The second calculation will be based on the pension fixed when the Sixth CPC was implemented. That earlier pension will be multiplied by 2.57 to arrive at the revised pension. The pensioner will then get whichever pension is the higher. Since calculating the first figure might take time, the Seventh CPC has recommended that the pension be paid according to the latter calculation till the former is completed.
As on January 1, 2014, there were 24.1 lakh defence pensioners, out of which 18.6 lakhs were military personnel and 5.5 lakh were defence civilians.
A proposal that the government will scrutinise minutely potentially extends the benefits of OROP to civilian government employees and CAPFs like the Central Reserve Police Force and the Border Security Force.
According to the report, “The commission recommends revised pension formulation for civ employees including CAPF and defence personnel who have retired before 01/01/2016. This formulation will bring about parity between past pensioners with current retirees.”
Short Service Commission
The Seventh CPC has proposed important new benefits for Short Service Commission (SSC) officers, who join the army for five-year tenures, extendable to ten years, and then a maximum of fourteen years. SSC officers do not earn pension, which becomes payable only to officers who complete 20 years of service. The army needs more SSC officers, who would leave service early, reducing the already stiff competition for higher ranks.
To make SSC more attractive, the report recommends “severance compensation”, amounting to “two months pay for each year up to 10 years, and four months pay beyond 10 years to 14 years.” In addition, the report proposes “professional enhancement training leave” of two years, to SSC officers opting for another five-year extension.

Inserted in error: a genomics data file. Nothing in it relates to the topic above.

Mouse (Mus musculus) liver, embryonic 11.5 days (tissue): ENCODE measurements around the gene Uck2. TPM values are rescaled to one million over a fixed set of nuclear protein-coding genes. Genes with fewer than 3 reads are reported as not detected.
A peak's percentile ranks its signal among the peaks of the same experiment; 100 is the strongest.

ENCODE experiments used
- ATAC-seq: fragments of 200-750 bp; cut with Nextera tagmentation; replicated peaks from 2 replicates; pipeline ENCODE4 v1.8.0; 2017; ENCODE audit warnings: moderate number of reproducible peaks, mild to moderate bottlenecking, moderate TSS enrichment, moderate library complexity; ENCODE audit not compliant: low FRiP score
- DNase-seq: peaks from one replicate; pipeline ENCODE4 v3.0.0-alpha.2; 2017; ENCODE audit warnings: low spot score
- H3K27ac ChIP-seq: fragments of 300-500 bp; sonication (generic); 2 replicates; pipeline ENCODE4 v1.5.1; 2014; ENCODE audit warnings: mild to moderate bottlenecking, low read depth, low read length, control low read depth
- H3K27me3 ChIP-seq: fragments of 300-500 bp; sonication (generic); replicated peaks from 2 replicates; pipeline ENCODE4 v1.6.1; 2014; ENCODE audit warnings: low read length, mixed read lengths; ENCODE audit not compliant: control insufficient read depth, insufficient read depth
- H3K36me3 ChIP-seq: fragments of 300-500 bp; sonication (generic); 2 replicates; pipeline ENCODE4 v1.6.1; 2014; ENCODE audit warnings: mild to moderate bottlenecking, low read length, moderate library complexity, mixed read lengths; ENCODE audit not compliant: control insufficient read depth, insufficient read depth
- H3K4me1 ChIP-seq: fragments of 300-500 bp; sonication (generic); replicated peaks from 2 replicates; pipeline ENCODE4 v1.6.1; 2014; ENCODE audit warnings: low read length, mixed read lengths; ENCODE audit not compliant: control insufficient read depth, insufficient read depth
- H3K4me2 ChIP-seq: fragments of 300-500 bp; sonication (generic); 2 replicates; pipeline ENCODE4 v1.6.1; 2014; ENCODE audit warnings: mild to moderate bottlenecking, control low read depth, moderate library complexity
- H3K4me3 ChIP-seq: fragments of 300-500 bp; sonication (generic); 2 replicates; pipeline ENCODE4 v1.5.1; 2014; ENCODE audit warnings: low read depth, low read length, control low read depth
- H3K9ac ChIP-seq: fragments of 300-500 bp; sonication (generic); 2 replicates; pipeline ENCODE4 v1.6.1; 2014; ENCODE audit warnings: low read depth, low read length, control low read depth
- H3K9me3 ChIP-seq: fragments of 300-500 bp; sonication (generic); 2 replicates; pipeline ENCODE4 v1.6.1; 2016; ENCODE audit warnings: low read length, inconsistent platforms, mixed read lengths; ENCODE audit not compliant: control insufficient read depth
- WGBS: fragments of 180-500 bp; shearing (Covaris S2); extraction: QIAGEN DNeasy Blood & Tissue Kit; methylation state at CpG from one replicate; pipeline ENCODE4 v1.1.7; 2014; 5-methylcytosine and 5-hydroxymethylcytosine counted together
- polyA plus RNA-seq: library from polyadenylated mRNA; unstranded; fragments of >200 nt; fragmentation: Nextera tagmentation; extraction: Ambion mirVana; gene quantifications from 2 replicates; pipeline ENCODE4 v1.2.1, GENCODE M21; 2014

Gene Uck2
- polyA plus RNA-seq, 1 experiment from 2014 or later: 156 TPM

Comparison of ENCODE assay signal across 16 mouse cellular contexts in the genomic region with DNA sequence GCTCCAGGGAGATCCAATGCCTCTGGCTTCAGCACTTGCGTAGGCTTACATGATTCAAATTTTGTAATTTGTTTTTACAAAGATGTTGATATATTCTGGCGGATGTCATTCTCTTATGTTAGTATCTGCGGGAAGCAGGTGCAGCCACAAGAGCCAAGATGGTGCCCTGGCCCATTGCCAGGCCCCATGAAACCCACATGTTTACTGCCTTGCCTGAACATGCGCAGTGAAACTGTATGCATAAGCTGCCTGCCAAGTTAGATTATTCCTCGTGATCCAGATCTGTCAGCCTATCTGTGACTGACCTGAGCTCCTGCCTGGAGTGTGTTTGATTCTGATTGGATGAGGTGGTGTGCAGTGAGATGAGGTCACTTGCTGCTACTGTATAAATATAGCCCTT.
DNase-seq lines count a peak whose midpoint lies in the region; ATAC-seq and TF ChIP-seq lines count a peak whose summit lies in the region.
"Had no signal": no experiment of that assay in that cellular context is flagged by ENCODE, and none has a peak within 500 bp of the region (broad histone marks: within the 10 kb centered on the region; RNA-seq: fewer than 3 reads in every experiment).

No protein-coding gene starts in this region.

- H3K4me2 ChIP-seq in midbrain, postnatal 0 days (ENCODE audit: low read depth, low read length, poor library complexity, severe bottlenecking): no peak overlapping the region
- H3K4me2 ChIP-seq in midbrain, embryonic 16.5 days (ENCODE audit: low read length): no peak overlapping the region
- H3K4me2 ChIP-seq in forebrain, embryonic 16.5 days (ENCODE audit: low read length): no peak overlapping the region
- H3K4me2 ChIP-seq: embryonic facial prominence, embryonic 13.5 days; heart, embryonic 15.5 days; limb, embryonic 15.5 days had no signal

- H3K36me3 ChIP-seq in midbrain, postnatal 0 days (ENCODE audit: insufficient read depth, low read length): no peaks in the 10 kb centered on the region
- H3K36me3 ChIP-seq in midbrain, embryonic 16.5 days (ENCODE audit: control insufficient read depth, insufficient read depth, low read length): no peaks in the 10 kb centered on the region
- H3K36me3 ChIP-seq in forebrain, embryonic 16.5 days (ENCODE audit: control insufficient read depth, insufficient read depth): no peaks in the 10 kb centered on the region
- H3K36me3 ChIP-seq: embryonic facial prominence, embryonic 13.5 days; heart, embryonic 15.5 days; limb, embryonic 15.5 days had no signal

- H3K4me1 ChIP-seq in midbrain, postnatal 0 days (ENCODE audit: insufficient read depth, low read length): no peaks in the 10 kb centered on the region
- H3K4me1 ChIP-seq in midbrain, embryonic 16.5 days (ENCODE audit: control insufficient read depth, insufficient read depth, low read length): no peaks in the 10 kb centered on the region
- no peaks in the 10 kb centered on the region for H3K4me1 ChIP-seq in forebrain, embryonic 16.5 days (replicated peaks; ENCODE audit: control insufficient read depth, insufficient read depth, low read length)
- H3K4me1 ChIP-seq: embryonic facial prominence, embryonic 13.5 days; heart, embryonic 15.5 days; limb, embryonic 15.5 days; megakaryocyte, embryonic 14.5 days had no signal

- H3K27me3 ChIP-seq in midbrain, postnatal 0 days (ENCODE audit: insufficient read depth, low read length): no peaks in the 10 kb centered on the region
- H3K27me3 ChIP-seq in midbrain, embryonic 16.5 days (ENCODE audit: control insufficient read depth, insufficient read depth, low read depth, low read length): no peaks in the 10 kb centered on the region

This would allow SSC officers to obtain skills for second careers after leaving service, and a corpus to establish themselves in that career.
In addition, the report recommends that SSC officers are granted concessions for appearing in civil service examinations, including reduction in the number of papers from eight to four; introduction of military science as an optional subject; and age relaxation of five years.
Non-Functional Upgradation (NFU)
The Seventh CPC has disagreed within itself on the grant of NFU to the military. The Sixth CPC had extended NFU to Organised Group ‘A’ Services, but not to the military. NFU allows officers who are not approved for promotion to draw the salary of higher promotion grades, as their more meritorious batch-mates are promoted to those grades.
The Chairman felt that “NFU should be extended to the officers of the Defence forces and CAPF”. However, Vivek Rae and Rathin Roy, the two members, have dissented with the chairman’s views, opining: “NFU till SAG and HAG level, granted to Organised Group ‘A’ Services should be withdrawn. They have also not supported extension of NFU to Defence Forces and CAPFs, including ICG (Indian Coast Guard”.
The government appointed the Seventh Pay Commission on February 28, 2014. Retired Supreme Court judge, Justice Ashok Kumar Mathur, heads it and its two members are former petroleum secretary, Vivek Rae; and Rathin Roy, director of the National Institute of Public Finance and Policy (NIPFP). Its secretary is Meena Agarwal. The commission was to submit its recommendations by December 31, 2015.